Bishop da Cunha’s Lenten Message 2018



Why should we do Penance and make sacrifice? 
Is the acceptance of the inevitable suffering something we can learn to deal with?


Dear Friends, 


Many of us remember — maybe even with some nostalgia — when Lent was a time of real Penance and sacrifice. The Church still teaches us that Lent is a special time of conversion; that Penance and sacrifice are essential practices to help us in the process of change, which leads to sanctification. Obviously, Penance and sacrifice are not limited to the practice of Fasting and Abstinence — although these are good and practical ways to incorporate sacrifices into our daily lives. This is not meant to indicate that our spirit is good or our body is bad. However, bodily discipline and some sacrifices are good for spirit and body. When we fail to recognize our need for sacrifice, we fail to acknowledge our need for conversion. Sacrifices are not meant to be an end in themselves; they are always meant as a means to conversion and sanctification.

Lent is a time to remember all that Jesus did for us and to acknowledge all He was willing to suffer for us. By accepting and embracing our own sufferings, we share in the sufferings of Christ, so that we can also share in His Resurrection. But who wants to suffer? No one likes to face suffering. We do all we can to avoid suffering. We try to eat well, exercise, visit the doctor, have our annual check-up; all this to avoid sickness and suffering. However, we also know that we cannot fully avoid suffering. No one is immune to the evils that surround us and no one is exempt from the suffering that befalls us. One of the greatest problems of humanity is to learn how to suffer. Do we realize that suffering can also be a path to happiness, fulfillment, transformation and Salvation?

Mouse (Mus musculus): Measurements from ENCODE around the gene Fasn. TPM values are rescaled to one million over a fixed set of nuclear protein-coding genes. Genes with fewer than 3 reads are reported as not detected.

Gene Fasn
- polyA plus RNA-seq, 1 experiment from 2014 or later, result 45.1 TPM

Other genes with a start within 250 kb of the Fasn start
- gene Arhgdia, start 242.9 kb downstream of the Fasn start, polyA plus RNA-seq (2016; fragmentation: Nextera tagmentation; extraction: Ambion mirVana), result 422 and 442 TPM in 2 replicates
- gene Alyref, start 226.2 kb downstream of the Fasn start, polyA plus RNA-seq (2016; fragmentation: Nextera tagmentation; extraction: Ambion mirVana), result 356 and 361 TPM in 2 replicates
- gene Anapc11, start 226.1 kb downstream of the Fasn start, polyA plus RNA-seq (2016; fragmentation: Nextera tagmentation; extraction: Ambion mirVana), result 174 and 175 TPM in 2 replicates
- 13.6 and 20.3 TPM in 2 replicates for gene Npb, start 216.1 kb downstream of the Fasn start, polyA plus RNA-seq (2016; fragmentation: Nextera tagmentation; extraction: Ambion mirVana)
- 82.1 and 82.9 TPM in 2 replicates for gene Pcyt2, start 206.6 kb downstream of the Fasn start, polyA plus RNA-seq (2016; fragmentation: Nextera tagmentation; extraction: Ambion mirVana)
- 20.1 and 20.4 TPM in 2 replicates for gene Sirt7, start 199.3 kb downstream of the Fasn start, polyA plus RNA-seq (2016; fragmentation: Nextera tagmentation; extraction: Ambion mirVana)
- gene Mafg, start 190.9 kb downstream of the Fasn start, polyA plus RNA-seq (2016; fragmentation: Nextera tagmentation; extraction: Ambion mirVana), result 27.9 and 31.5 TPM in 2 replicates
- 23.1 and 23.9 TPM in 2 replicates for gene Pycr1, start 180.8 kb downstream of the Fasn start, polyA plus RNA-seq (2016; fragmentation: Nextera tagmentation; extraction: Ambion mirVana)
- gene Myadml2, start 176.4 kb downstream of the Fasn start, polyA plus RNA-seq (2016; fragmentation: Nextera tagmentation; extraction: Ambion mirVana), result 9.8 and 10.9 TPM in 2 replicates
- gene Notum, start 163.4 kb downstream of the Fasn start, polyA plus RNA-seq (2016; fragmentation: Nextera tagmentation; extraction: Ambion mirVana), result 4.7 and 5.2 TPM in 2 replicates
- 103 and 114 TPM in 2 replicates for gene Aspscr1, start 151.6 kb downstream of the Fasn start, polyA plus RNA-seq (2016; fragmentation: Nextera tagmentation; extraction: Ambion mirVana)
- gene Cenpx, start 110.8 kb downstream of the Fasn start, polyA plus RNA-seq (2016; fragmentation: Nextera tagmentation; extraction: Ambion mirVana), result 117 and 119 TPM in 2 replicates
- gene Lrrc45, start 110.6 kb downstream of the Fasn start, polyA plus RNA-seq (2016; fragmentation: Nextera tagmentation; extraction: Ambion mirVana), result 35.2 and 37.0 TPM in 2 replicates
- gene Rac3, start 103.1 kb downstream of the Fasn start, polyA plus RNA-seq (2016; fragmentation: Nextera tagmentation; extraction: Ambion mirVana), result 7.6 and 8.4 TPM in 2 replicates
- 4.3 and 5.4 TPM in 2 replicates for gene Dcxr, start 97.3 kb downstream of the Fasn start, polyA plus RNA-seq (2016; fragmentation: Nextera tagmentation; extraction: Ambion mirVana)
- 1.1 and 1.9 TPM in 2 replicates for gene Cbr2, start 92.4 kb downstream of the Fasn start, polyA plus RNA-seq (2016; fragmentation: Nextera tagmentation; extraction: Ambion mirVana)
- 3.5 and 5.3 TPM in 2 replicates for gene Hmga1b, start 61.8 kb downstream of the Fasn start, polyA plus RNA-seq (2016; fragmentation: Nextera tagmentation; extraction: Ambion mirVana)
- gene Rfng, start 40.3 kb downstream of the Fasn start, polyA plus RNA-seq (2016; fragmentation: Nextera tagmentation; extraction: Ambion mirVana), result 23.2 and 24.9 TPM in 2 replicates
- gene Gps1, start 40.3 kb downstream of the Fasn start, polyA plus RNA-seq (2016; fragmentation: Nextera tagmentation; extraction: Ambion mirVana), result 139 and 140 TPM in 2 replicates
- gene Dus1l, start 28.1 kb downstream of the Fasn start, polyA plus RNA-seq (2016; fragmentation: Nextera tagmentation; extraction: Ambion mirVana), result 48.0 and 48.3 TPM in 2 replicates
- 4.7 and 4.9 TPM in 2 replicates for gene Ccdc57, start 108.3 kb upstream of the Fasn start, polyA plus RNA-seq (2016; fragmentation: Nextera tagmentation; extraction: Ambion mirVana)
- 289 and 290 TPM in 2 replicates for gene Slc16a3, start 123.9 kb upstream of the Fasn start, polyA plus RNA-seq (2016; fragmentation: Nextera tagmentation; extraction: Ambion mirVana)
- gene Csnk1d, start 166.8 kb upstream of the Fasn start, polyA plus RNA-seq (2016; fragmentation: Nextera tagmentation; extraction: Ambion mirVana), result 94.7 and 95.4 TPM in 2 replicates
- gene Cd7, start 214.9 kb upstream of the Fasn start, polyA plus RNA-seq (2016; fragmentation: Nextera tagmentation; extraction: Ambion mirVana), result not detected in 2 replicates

No one is ready to accept suffering until they know the good it does. Since suffering is unavoidable, we might as well learn to accept it and discover its value. “The one who faces suffering for itself is a masochist, the one who suffers for a superior ideal is a wise person” (Huberto Rohden). That is what Jesus did and taught us to do. Don’t suffer aimlessly. Jesus knew that His sufferings were not useless; He knew that He was saving the world through His suffering. That is why He was able to accept it lovingly and peacefully. “Son though He was, He learned obedience from what He suffered; and when He was made perfect, He became the source of eternal Salvation for all who obey Him” (Heb 5:8). The one who rebels against suffering faces two evils instead of one. 

When, like Jesus, we learn how to make our sufferings meaningful and redemptive; when we learn how to offer our sufferings to God as an oblation, as a sacrifice, as a prayer for us and for others, our sufferings will be easier to bear. As St. Paul tells us in his letter to the Romans, “we even boast of our afflictions, knowing that affliction produces endurance, and endurance, proven character, and proven character, hope” (Rom 5:3-4).

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Let us keep the Spirit of Lent alive in our families, our homes, our parishes, our schools and in our own lives. Let us keep the Spirit of Sacrifice, and let us teach our children the value of making Penance and sacrifice during Lent. Let us all take time during Lent to pray together as family so that the future generations will not forget that Jesus suffered and died to save us. 




Sincerely yours in Christ,
Most Reverend Edgar M. da Cunha, S.D.V.
Bishop of Fall River



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